New charter strengthens consumer rights framework

The government has launched the new single charter of rights, which providers will need to sign and give to every aged care recipient in their service.

The government has launched the new single charter of rights, which providers will need to sign and give to every aged care recipient in their service.

The Charter of Aged Care Rights, which is part of the Single Aged Care Quality Framework, replaces the four current charters relating to care recipients’ rights and responsibilities and applies to all recipients of government-subsidised aged care services.

The single charter of rights takes affect from 1 July, however residential aged care services and home care providers have three and six months respectively after that date to provide the signed charter to care recipients.

Consumer peak COTA Australia has raised concerns about this implementation timeline (read that story here).

Minister for Senior Australians and Aged Care Ken Wyatt said providers will for the first time have to provide a personally signed copy of the charter to every care recipient and give them or their authorised representative the opportunity to co-sign the document.

Ken Wyatt

“The co-signing makes providers’ commitments and obligations under the charter clear to clients, and ensures that clients are aware of their rights,” said Mr Wyatt who announced the new charter on Saturday.

The review of aged care regulation led by Kate Carnell and Professor Ron Paterson found awareness of the existing charters of consumers’ rights were low and recommended the rights of consumers and their representatives be given more prominence (read more here).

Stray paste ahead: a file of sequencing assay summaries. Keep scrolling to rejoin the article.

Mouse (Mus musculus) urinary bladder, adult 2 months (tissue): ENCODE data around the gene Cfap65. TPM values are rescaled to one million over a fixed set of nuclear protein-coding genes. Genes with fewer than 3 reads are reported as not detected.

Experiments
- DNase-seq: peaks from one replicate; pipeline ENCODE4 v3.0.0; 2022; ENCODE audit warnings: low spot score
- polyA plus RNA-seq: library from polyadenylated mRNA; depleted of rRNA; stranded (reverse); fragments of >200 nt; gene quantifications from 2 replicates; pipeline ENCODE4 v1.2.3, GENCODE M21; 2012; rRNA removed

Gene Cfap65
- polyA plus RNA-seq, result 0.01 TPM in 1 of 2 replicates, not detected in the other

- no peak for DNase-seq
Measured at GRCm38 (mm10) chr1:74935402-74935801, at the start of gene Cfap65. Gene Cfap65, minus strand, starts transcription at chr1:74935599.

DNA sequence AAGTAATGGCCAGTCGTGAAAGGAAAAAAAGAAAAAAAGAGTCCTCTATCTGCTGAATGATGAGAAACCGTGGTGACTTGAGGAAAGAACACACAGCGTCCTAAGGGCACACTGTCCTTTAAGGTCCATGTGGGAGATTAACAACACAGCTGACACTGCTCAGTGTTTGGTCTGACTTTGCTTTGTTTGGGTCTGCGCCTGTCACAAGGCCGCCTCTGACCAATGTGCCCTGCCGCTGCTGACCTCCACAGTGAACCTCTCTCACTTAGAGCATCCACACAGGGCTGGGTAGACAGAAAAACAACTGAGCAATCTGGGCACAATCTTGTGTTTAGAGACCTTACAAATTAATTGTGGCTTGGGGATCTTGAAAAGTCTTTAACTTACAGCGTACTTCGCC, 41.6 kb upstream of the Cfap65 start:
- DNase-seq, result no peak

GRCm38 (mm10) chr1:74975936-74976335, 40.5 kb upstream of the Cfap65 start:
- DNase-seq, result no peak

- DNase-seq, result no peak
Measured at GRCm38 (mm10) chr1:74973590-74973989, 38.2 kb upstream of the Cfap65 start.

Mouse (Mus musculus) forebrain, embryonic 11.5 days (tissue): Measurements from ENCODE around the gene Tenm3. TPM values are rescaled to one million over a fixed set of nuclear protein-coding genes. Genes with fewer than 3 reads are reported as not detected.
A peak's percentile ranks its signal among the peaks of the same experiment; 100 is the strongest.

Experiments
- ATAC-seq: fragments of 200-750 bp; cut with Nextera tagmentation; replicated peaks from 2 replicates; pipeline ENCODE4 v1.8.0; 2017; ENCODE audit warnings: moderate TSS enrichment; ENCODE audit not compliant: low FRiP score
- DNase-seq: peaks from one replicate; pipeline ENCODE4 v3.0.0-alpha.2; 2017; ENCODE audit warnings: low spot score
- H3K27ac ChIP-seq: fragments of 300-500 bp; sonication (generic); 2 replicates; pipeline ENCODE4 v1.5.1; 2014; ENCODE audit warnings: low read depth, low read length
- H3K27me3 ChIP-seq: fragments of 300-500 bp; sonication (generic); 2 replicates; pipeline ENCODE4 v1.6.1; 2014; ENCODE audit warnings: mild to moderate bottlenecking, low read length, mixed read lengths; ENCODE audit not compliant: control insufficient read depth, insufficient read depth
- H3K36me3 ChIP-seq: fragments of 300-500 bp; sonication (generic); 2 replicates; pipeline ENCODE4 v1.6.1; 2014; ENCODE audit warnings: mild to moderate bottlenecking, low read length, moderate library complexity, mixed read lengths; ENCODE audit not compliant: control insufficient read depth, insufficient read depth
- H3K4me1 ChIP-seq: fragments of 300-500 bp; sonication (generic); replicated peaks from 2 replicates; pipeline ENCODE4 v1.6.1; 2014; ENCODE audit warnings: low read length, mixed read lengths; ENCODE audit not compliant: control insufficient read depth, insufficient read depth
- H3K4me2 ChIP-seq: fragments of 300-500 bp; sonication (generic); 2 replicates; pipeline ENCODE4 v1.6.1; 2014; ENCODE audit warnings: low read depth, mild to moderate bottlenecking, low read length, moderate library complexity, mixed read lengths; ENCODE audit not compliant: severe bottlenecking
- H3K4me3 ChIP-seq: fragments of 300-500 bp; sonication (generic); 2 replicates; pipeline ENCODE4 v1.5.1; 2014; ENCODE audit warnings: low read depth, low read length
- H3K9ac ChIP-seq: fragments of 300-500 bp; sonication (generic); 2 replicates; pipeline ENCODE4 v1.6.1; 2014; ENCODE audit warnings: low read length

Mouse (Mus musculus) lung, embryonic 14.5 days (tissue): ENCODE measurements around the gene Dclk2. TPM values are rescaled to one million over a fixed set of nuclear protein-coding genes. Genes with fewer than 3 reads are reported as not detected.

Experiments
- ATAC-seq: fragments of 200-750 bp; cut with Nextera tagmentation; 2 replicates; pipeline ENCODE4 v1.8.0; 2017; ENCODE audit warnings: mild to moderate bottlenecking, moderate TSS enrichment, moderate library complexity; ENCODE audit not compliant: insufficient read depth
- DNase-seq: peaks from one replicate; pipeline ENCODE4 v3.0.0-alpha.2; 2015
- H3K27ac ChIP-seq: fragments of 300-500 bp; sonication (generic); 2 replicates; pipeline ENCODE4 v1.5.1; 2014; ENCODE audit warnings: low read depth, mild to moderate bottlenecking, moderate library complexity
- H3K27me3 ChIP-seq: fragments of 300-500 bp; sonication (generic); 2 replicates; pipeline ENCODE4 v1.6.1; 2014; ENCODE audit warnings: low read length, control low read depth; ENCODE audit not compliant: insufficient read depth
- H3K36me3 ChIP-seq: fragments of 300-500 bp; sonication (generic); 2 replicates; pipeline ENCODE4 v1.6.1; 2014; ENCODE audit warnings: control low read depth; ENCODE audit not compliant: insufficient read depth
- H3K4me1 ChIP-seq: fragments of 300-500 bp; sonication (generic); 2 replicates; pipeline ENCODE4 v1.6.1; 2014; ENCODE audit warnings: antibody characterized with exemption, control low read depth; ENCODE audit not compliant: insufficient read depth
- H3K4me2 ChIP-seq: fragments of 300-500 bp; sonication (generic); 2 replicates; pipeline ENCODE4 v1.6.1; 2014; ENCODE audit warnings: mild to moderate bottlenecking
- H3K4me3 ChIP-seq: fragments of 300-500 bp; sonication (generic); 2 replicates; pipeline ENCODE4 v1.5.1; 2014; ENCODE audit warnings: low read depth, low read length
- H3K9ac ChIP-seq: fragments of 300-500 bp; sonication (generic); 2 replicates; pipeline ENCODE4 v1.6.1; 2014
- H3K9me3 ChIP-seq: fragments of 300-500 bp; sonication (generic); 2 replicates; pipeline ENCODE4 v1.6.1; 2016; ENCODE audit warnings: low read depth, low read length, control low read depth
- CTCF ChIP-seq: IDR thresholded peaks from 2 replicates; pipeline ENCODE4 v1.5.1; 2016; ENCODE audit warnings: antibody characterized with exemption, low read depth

The new charter was developed following consultation in 2018 that received more than 550 public submissions including from aged care providers, staff and peak organisations (48 per cent) and aged care recipients, their families and carers (40 per cent).

It is written in plain English and focuses on high-level consumer rights, covering 14 fundamental protections including safe and quality care, independence, information, personal privacy, control, fairness and choice.

The charter underpins the new aged care quality standards, which are also coming into force on 1 July.

“Being treated with dignity and living without abuse and neglect are among the top tiers of the new charter,” Mr Wyatt said.

Residential aged care services have until 30 September 2019 to provide the signed charter to their residents while home care providers have until 31 December 2019.

The charter includes the right to:

  • safe and high quality care and services
  • be treated with dignity and respect
  • have my identity, culture and diversity valued and supported
  • live without abuse and neglect
  • be informed about my care and services in a way I understand
  • access all information about myself, including information about my rights, care and services
  • have control over, and make choices about, my care, personal and social life, including where choices involve personal risk
  • have control over, and to make decisions about, the personal aspects of my daily life, financial affairs and possessions